Type I IFN can be produced by many immune cell types, including DCs, monocytes, and macrophages [13]. T cells and NK cells are the major producers of IFN-γ [40]. Type I and II IFN can also act on immune cells in an autocrine fashion. The influences of IFN signaling on immune cells are comprehensive and involve multiple signaling pathways. The type I IFN receptor (IFNAR) activates its downstream target kinases, including JAK1 and TYK2, which promotes phosphorylation, dimerization, and nuclear translocation of STAT1 and STAT2 [41]. Finally, the expression of a series of genes called IFN-stimulated genes is facilitated. IFN-γ also regulates gene expression by activating the JAK-STAT1 signaling pathway and other factors, including the AP-1, STAT3, STAT5, the MAP kinase signaling pathway, the PI3K signaling pathway and the NF-κB signaling pathway [42].

NK cells, T and B cells and monocytes are the crucial proportions of PBMCs, which are also involved in innate and acquired immune responses and are related to a series of autoimmune diseases. GSEA is a popular and useful tool to identify specific up- or downregulated pathways. In the present study, we determined that IFN-related signaling pathways were activated in PBMCs from RA microarray data using GSEA and GO and KEGG pathways from the Molecular Signatures Database (MSigDB). Then we focused on the abnormal expression of type I and II IFN-related genes and gene sets, and consequent alterations in NK cells, monocytes, and T and B cells from RA peripheral blood.

CD56dim NK cells exert roles in the immune response primarily through there cytotoxic effects on abnormally activated T cells and macrophages, and CD56bright NK cells primarily regulate the immune response by producing cytokines [43]. Aberrant alterations of NK cells partially contribute to the progression of RA. It has been reported that there are increased CD56bright NK cells in inflamed synovial joints, which also express more IFN-γ than NK cells in the peripheral blood [44]. Previous research also demonstrated that NK cell activity was impaired in RA [45].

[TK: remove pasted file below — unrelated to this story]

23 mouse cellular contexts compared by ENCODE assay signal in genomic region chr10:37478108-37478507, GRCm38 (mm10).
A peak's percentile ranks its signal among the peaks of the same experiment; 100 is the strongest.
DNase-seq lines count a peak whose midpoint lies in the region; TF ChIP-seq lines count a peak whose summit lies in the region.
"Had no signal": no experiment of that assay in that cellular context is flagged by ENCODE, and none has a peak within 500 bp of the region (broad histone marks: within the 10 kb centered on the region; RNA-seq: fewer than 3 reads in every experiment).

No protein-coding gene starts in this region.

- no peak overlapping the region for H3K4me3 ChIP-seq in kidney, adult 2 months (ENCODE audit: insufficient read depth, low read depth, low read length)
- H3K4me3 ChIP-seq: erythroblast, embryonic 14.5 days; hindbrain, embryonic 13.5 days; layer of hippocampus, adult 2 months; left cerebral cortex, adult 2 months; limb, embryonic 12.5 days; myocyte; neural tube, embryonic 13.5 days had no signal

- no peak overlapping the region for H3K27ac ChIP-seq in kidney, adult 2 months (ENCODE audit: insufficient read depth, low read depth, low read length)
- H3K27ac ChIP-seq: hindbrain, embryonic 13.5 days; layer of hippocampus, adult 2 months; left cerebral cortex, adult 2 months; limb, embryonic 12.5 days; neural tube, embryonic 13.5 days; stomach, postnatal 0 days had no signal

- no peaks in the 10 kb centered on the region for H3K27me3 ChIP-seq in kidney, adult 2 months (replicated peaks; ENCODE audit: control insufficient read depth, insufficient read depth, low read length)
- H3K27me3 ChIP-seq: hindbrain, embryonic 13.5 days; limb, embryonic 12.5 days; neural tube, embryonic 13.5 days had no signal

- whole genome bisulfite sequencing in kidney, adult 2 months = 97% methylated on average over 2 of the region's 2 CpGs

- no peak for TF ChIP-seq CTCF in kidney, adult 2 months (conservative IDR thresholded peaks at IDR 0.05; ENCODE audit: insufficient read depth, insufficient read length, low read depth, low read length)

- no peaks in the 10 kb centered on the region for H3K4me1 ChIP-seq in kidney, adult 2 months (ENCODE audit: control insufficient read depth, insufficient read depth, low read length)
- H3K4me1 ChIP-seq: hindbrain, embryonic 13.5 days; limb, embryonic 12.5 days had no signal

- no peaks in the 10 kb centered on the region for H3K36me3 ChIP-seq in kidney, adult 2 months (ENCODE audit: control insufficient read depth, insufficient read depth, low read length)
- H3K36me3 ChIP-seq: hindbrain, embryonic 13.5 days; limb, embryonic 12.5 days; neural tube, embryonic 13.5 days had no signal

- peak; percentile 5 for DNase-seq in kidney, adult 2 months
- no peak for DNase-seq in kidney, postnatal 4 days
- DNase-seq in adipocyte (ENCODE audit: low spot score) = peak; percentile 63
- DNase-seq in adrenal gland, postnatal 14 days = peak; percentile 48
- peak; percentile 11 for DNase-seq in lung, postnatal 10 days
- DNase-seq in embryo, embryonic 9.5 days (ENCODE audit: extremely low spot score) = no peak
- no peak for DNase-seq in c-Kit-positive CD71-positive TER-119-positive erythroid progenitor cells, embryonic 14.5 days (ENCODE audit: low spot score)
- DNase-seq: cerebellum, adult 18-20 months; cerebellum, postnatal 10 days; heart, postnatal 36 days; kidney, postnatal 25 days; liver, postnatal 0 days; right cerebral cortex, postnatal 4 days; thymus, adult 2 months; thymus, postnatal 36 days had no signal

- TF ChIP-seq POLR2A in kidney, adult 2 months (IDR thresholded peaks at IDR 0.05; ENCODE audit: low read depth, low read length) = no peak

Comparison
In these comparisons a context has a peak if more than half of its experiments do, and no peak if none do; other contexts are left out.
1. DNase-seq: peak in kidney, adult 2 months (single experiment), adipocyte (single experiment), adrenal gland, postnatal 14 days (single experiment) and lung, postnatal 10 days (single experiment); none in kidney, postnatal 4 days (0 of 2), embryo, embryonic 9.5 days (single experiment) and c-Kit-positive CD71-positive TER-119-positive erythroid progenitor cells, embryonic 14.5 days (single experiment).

NK cell activation relies on the stimulation of type I IFN [28]. In our study, we found that both type I IFN- and IFN-γ-stimulated signaling pathways were activated in activated CD56dim NK cells and CD56bright NK cells. Notably, in agreement with prior studies, our study also suggested decreased cytotoxic effects of RA activated and inactivated CD56dim NK cells [45].

It has been reported that NK cells stimulated with IFN-γ exhibit increased phosphorylation of STAT1 or STAT4, and different activation of STATs leads to distinct NK cell phenotypes [28]. Specifically, STAT1 phosphorylation promotes the cytotoxic activity of NK cells, while STAT4 phosphorylation promotes NK cell cytokine secretion [46, 47]. Although a higher level of STAT1 in RA-activated CD56dim was detected, we speculated that the impaired NK cell activity in RA CD56dim NK cells was related to IFN-γ stimulation and downstream STAT4 phosphorylation.

Aberrant activation of monocytes also contributes to RA. CD14+ monocytes are more inclined to migrate to local tissues including joint cavities [29, 30]. A large number of peripheral CD14+ monocytes differentiate into osteoclasts in RA, ultimately leading to bone erosion. Herein, our study indicated that CD14+ monocytes from RA exhibited increased HLA-DRB5 levels and IFN-γ signaling pathway activation. CD14+CD16+HLA-DR+ monocytes secrete high levels of TNF, which indicates that HLA-DR+ monocytes exhibit a potential proinflammatory phenotype [48]. IFN-γ has been considered an effective inducer of HLA-DR expression on synovial monocytes by in vitro cell experiments [5]. Taken together with the above results, we speculate that higher expression of HLA-DR in CD14+ monocytes indicates stronger immune responses in RA peripheral blood.